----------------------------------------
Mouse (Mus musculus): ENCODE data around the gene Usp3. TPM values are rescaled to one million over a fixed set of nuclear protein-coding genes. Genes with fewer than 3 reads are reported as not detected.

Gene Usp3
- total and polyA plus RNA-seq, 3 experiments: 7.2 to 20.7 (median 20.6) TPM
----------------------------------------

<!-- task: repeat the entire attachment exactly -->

Mouse (Mus musculus): ENCODE data around the gene Usp3. TPM values are rescaled to one million over a fixed set of nuclear protein-coding genes. Genes with fewer than 3 reads are reported as not detected.

Gene Usp3
- total and polyA plus RNA-seq, 3 experiments: 7.2 to 20.7 (median 20.6) TPM